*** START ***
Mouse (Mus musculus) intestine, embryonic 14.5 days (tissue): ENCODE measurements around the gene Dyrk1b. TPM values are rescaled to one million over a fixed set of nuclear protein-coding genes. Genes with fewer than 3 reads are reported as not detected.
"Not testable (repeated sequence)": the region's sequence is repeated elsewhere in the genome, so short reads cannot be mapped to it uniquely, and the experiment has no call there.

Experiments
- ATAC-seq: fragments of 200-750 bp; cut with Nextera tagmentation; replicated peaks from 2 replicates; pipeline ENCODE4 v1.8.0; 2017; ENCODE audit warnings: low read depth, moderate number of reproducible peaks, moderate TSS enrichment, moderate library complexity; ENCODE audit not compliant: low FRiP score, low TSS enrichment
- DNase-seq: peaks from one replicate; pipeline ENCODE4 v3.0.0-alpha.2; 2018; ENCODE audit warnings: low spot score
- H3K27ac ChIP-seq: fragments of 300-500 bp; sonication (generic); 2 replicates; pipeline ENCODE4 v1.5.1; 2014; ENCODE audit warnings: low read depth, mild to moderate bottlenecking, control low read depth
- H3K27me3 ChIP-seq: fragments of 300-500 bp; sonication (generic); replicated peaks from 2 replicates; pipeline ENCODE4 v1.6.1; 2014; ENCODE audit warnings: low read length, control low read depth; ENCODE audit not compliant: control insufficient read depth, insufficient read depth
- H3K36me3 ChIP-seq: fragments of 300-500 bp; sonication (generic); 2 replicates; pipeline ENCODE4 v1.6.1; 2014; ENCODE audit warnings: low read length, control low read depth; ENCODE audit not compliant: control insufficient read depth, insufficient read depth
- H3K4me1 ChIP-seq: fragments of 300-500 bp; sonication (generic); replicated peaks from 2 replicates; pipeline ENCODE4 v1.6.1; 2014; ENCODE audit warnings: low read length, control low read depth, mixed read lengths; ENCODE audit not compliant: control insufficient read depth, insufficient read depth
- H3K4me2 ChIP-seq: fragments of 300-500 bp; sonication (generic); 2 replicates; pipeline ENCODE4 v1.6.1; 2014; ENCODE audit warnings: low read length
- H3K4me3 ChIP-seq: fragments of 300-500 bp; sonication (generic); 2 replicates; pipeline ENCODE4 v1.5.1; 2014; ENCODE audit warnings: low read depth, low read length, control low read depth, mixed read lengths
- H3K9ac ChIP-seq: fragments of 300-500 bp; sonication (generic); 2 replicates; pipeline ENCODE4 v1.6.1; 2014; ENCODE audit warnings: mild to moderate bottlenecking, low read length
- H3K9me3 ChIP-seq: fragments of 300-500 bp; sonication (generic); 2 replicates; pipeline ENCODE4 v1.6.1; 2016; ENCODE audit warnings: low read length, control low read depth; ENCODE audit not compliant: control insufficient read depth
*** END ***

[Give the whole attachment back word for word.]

Mouse (Mus musculus) intestine, embryonic 14.5 days (tissue): ENCODE measurements around the gene Dyrk1b. TPM values are rescaled to one million over a fixed set of nuclear protein-coding genes. Genes with fewer than 3 reads are reported as not detected.
"Not testable (repeated sequence)": the region's sequence is repeated elsewhere in the genome, so short reads cannot be mapped to it uniquely, and the experiment has no call there.

Experiments
- ATAC-seq: fragments of 200-750 bp; cut with Nextera tagmentation; replicated peaks from 2 replicates; pipeline ENCODE4 v1.8.0; 2017; ENCODE audit warnings: low read depth, moderate number of reproducible peaks, moderate TSS enrichment, moderate library complexity; ENCODE audit not compliant: low FRiP score, low TSS enrichment
- DNase-seq: peaks from one replicate; pipeline ENCODE4 v3.0.0-alpha.2; 2018; ENCODE audit warnings: low spot score
- H3K27ac ChIP-seq: fragments of 300-500 bp; sonication (generic); 2 replicates; pipeline ENCODE4 v1.5.1; 2014; ENCODE audit warnings: low read depth, mild to moderate bottlenecking, control low read depth
- H3K27me3 ChIP-seq: fragments of 300-500 bp; sonication (generic); replicated peaks from 2 replicates; pipeline ENCODE4 v1.6.1; 2014; ENCODE audit warnings: low read length, control low read depth; ENCODE audit not compliant: control insufficient read depth, insufficient read depth
- H3K36me3 ChIP-seq: fragments of 300-500 bp; sonication (generic); 2 replicates; pipeline ENCODE4 v1.6.1; 2014; ENCODE audit warnings: low read length, control low read depth; ENCODE audit not compliant: control insufficient read depth, insufficient read depth
- H3K4me1 ChIP-seq: fragments of 300-500 bp; sonication (generic); replicated peaks from 2 replicates; pipeline ENCODE4 v1.6.1; 2014; ENCODE audit warnings: low read length, control low read depth, mixed read lengths; ENCODE audit not compliant: control insufficient read depth, insufficient read depth
- H3K4me2 ChIP-seq: fragments of 300-500 bp; sonication (generic); 2 replicates; pipeline ENCODE4 v1.6.1; 2014; ENCODE audit warnings: low read length
- H3K4me3 ChIP-seq: fragments of 300-500 bp; sonication (generic); 2 replicates; pipeline ENCODE4 v1.5.1; 2014; ENCODE audit warnings: low read depth, low read length, control low read depth, mixed read lengths
- H3K9ac ChIP-seq: fragments of 300-500 bp; sonication (generic); 2 replicates; pipeline ENCODE4 v1.6.1; 2014; ENCODE audit warnings: mild to moderate bottlenecking, low read length
- H3K9me3 ChIP-seq: fragments of 300-500 bp; sonication (generic); 2 replicates; pipeline ENCODE4 v1.6.1; 2016; ENCODE audit warnings: low read length, control low read depth; ENCODE audit not compliant: control insufficient read depth